Volume 10, Issue 2, May/August 2021
An African Response to the Philosophical Crises in Medicine
Towards an African Philosophy of Medicine and Bioethics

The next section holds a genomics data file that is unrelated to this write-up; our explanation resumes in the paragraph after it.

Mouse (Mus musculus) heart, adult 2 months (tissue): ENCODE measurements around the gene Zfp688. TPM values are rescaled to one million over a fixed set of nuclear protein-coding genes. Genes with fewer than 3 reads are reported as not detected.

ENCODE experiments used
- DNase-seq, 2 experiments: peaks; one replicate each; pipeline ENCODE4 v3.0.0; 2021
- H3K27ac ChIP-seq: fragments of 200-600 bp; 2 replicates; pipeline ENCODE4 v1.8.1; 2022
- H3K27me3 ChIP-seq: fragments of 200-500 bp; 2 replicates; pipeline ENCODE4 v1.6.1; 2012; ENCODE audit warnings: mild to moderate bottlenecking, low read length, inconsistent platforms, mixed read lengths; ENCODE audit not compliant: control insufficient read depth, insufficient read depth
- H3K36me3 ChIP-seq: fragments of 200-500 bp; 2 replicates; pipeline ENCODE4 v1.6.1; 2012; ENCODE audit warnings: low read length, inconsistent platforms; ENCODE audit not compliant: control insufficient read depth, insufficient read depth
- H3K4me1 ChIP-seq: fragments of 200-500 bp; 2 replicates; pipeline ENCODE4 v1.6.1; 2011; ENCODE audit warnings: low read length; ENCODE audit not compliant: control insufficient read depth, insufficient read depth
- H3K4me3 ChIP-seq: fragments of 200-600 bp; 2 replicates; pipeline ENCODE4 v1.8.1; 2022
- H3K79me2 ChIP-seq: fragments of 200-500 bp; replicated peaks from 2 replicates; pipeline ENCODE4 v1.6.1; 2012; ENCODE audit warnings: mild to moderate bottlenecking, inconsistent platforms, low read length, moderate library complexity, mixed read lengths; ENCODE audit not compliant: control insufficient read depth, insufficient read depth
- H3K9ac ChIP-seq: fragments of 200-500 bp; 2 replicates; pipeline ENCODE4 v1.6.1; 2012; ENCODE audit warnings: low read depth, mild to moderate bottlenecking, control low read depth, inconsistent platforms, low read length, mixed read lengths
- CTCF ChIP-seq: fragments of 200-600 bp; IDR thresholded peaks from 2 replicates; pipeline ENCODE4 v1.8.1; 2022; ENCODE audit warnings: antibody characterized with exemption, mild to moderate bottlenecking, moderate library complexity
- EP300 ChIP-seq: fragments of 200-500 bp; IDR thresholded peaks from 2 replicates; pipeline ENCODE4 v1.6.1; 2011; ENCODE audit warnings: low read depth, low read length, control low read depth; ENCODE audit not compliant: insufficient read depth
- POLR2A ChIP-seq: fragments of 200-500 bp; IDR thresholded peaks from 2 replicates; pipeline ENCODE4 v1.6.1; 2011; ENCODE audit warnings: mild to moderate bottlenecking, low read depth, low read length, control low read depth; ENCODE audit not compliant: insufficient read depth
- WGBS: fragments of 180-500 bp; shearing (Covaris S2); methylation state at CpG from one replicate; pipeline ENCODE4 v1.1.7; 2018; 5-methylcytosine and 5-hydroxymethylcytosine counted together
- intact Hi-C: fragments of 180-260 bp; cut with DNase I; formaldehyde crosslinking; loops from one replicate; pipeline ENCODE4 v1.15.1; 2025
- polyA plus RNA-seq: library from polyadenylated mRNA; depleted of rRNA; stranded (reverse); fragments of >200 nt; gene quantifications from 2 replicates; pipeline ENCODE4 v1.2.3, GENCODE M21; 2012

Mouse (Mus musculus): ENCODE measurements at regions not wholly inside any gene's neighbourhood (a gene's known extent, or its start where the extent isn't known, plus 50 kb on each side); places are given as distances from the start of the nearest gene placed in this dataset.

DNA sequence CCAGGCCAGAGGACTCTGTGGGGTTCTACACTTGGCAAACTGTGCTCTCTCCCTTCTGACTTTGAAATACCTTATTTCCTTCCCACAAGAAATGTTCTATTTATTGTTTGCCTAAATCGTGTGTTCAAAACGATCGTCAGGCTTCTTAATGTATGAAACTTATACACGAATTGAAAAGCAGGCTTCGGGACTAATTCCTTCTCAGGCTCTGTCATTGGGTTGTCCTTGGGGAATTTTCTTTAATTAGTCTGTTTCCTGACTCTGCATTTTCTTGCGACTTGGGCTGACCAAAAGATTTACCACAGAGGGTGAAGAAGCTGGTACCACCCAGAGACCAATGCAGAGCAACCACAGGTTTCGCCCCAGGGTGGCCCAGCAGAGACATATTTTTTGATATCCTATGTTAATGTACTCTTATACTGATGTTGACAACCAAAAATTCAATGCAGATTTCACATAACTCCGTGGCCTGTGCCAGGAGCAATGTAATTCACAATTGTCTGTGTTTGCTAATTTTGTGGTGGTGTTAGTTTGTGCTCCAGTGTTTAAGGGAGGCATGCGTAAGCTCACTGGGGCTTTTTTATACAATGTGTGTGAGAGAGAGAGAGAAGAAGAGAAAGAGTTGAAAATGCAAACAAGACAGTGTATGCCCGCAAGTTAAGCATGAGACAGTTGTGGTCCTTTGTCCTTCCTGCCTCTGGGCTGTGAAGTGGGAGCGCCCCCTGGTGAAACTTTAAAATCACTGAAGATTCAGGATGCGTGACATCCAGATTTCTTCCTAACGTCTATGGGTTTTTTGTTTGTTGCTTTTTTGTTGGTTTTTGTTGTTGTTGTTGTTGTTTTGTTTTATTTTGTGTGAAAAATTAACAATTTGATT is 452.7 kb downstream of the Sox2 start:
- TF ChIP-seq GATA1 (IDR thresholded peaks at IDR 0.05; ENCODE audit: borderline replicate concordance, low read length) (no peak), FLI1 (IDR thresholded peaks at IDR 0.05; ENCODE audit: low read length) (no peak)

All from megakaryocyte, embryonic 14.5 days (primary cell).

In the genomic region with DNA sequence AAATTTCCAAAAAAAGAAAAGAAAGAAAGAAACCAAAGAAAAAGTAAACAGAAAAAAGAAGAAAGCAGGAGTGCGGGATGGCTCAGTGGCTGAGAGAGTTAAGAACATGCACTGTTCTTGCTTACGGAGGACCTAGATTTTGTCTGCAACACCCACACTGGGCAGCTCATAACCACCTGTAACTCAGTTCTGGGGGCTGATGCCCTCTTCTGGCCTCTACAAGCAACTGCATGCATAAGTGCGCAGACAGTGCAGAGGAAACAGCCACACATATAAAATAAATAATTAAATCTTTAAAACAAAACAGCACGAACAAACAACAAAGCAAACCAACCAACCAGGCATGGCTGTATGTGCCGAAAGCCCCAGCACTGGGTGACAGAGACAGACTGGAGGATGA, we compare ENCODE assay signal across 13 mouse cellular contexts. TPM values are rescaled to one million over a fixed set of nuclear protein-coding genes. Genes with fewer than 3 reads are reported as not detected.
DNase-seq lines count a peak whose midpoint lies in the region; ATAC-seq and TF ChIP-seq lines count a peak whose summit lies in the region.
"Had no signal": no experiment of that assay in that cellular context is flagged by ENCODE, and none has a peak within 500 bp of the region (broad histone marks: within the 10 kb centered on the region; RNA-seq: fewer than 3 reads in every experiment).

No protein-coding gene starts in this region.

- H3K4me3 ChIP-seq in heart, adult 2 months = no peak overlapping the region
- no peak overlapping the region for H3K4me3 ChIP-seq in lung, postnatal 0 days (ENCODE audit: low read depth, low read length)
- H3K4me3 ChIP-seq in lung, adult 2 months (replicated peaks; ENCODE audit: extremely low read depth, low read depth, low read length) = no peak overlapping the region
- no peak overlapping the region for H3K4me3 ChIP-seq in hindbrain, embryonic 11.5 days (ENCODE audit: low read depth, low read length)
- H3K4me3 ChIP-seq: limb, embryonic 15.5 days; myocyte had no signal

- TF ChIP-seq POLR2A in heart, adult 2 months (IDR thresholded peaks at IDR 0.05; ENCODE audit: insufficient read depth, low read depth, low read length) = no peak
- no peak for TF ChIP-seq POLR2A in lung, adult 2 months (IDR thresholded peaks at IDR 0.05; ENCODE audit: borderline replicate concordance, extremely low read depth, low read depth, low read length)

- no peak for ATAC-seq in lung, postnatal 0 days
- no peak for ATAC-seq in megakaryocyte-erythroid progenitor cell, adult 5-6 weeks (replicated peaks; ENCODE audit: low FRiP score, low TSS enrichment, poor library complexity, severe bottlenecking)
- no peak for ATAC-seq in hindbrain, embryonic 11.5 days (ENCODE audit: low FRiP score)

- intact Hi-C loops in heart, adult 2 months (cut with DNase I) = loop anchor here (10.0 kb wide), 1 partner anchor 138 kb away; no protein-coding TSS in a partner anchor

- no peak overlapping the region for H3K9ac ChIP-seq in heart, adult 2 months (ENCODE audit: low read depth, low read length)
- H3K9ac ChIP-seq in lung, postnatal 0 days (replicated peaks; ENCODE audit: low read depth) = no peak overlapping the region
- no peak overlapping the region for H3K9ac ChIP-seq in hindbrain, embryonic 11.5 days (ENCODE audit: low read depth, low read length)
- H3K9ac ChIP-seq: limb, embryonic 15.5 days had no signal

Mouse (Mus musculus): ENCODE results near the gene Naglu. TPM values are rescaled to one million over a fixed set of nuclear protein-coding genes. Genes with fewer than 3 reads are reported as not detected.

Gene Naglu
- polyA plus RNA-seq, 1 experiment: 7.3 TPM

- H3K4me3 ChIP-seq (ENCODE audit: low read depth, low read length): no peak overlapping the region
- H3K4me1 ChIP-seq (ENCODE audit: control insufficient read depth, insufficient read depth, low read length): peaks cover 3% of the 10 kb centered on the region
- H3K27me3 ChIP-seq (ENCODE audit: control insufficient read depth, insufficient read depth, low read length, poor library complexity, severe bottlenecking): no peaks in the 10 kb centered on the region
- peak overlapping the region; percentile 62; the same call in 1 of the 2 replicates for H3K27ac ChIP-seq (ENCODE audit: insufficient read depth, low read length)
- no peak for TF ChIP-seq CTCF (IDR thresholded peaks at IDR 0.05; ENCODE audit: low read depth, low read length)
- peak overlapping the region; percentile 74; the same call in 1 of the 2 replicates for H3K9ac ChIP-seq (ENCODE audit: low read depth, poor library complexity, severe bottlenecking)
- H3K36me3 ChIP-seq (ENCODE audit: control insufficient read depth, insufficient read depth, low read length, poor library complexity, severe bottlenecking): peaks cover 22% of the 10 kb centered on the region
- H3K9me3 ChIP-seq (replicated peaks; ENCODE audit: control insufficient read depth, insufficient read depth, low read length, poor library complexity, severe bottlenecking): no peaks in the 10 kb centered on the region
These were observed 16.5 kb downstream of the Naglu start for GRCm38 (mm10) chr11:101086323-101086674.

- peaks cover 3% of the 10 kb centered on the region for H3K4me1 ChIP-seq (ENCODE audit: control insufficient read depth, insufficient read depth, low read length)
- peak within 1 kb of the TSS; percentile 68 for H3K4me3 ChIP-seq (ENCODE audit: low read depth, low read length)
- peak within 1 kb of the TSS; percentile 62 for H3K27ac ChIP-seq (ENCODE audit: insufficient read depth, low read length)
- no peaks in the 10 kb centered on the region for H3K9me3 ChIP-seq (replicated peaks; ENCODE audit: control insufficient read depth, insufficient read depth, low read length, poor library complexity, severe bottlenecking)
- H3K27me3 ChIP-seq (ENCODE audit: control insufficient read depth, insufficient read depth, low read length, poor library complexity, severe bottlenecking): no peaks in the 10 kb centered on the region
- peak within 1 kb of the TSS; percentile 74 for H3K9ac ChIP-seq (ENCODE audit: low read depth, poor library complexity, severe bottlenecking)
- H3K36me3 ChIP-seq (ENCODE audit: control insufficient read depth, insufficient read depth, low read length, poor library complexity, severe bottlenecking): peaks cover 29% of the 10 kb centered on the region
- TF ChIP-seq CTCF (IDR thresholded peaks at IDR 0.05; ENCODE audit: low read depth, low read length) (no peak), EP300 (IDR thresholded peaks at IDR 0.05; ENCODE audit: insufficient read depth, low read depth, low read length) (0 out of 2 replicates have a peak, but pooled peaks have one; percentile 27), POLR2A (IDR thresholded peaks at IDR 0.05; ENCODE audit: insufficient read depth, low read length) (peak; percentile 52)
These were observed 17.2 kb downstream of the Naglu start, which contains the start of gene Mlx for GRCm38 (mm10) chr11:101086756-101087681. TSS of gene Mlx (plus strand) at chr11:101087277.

In this paper, I identify two major philosophical crises confronting medicine as a global phenomenon. The first crisis is the epistemological crisis of adopting an epistemic attitude, adequate for improving medical knowledge and practice. The second is the ethical crisis, also known as the “quality-of-care crisis,” arising from the traditional patient-physician dyad. I acknowledge the different proposals put forward in the quest for solutions to these crises. However, I observe that most of these proposals remain inadequate given their over-reliance on the Western biomedical tradition (WBT) and the medical hegemony that underpins the proposals themselves. Contrary to the approach employed in these proposals, I propose medical pluralism as a viable platform for resolving the philosophic crises in medicine, by critically engaging non-Western medical traditions (NMTs) and thought systems. Ultimately, I make a push for the deliberate inauguration of an African philosophy of medicine and bioethics (APMB) and other context-specific or indigenous philosophies of medicine and bioethics that will ensure continuous investigations into NMTs and their contribution to global medical issues.